by Andy Boyd
Today, the pudding's in the proof. The University of Houston presents this series about the machines that make our civilization run, and the people whose ingenuity created them.
Sir Isaac Newton and Robert Hooke were bitter adversaries. The reasons were many, but one in particular stands out.
Isaac Newton, based on a painting by Kneller. Photo Credit: Wikimedia Commons
Photo Credit: E. A. Boyd
The story begins with the discoveries of Johannes Kepler. Through painstaking calculations carried out over decades, Kepler discovered remarkable geometric facts about the movement of the planets. Problem was, they were simply facts; facts that invoked a sense of 'Wow. That's amazing.' But there was no underlying scientific theory to explain them.
A diagram displaying Kepler's Law. Photo Credit: Wikimedia Commons
That theory would take almost a century to be unveiled. It came in the form of the inverse square law, which simply states that if you double the distance between two bodies their gravitational pull on one another is reduced by a factor of four. Today a first year calculus student can use the law to derive the facts Kepler discovered by observation. But at the time, calculus had yet to be developed. Scholars could make educated guesses, but they didn't have the mathematical machinery to fill in the gaps.
And that's just what a young astronomer named Edmond Halley did. Halley guessed an inverse square law governed how the planets moved and that this could be used to explain some of Kepler's observations. He discussed his idea with Robert Hooke. Hooke not only agreed with Halley, but claimed to have a proof. Yet even after months of waiting Hooke failed to deliver one. So Halley hopped in a carriage and rode from London to Cambridge to meet with Newton.
And here's where things get interesting. When Halley shared his guess with Newton, Newton also claimed to have a proof, but couldn't find it among his papers. He promised to rewrite the proof and send it to Halley in London. Again, Halley waited many months. But in this case the proof arrived. And when Halley received it he immediately knew he held greatness in his hands. For Newton, the proof served as a seed that eighteen months later would blossom into his masterpiece, the Principia.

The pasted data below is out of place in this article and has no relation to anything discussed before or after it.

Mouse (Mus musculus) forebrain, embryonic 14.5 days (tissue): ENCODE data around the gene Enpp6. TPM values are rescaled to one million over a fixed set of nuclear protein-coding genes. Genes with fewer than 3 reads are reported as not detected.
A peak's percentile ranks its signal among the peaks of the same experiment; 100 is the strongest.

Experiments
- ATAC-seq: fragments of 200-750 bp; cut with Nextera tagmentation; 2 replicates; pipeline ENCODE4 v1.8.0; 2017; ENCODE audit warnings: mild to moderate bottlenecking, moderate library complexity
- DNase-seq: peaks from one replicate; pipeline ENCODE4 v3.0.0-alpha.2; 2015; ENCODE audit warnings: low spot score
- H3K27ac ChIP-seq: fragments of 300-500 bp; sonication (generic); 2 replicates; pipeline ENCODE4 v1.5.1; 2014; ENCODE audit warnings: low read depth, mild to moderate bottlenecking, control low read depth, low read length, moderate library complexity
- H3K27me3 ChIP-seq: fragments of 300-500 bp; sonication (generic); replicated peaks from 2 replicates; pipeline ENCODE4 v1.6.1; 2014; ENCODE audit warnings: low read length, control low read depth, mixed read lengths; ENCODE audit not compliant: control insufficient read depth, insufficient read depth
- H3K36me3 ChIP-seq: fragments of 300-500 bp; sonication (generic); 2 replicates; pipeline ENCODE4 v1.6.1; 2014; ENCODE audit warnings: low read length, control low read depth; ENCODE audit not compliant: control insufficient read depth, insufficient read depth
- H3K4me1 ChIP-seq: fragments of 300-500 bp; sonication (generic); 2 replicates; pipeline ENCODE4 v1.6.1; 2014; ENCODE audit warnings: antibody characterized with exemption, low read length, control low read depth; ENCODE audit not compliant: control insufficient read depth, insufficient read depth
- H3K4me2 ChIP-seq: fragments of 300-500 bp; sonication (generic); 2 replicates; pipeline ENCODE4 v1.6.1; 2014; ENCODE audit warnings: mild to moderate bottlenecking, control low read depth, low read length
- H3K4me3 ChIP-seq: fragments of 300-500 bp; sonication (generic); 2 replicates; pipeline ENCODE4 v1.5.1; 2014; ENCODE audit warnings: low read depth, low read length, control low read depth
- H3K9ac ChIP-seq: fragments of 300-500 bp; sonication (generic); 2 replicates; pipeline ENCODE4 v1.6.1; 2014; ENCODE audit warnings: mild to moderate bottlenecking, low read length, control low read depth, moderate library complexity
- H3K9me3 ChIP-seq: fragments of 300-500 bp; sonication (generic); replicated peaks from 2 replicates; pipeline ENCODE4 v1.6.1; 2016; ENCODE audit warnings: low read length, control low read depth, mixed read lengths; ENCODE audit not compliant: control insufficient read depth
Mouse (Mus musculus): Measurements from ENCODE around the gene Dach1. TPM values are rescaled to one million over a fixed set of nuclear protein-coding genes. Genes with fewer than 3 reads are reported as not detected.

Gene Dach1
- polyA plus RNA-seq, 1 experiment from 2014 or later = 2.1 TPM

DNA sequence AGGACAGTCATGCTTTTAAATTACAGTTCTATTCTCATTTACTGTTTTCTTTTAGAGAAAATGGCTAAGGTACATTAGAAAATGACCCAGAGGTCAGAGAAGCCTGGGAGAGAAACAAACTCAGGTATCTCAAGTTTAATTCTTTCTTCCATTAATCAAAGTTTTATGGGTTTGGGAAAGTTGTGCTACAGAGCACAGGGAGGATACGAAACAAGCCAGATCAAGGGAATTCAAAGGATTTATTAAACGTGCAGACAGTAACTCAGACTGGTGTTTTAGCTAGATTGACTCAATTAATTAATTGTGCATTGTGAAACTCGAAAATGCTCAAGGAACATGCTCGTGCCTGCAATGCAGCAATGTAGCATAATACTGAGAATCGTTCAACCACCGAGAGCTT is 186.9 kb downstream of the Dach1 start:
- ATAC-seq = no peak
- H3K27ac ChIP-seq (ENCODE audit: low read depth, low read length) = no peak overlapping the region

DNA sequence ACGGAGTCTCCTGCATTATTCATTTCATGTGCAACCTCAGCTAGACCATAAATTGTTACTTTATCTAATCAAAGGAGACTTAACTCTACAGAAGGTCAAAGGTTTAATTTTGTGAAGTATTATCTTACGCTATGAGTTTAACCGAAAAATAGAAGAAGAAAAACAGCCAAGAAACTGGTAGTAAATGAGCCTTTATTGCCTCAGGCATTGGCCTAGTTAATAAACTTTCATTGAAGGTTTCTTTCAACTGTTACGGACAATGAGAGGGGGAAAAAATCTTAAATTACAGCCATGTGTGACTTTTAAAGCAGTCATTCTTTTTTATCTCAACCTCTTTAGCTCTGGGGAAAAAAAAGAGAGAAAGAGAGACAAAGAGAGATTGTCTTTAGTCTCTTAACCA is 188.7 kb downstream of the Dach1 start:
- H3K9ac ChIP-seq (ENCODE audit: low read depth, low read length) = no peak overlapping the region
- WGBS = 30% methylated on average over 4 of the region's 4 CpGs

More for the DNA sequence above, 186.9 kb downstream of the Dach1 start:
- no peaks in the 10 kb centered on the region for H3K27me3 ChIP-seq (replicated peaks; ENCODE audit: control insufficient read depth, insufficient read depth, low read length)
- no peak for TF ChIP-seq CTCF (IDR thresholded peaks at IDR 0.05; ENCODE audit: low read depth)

Hooke, meanwhile, was infuriated, accusing Newton of plagiarism. The timing of events, he reasoned, couldn't be coincidental. But Hooke's cries weren't met with sympathy for a variety of reasons. For one, Hooke never did provide his own proof. For another, Newton developed entirely new mathematics in confirming Halley's guess, and Newton went on to develop not just a theory of gravity, but of motion in general.
Yet there's a much bigger historical lesson. Folklore links Newton's theory of gravity to a flash of inspiration brought about by an apple falling from a tree. True or not, the tale invokes a sense of blue sky revelation on the part of Newton. In actuality, Kepler's results had been discussed and analyzed by scholars for decades. And during that time the idea of an inverse square law had begun to emerge in different quarters. Newton was the genius who eloquently weaved things together, but the idea wasn't his alone.
Rivated work based on a portrait of Isaac Newton. Photo Credit: Wikimedia Commons
I'm Andy Boyd at the University of Houston, where we're interested in the way inventive minds work.
G. Christianson. The Birth of a Masterpiece. From the NOVA website: https://www.pbs.org/wgbh/nova/newton/principia.html. Accessed July 22, 2015.
M. Nauenberg. 1994. 'Hooke, Orbital Motion, and Newton's Principia.' American Journal of Physics. 62:4, pp. 331-350. See also: http://physics.ucsc.edu/~michael/hookeorbitalmotion.pdf. Accessed July 22, 2015.
This episode was first aired on July 30, 2015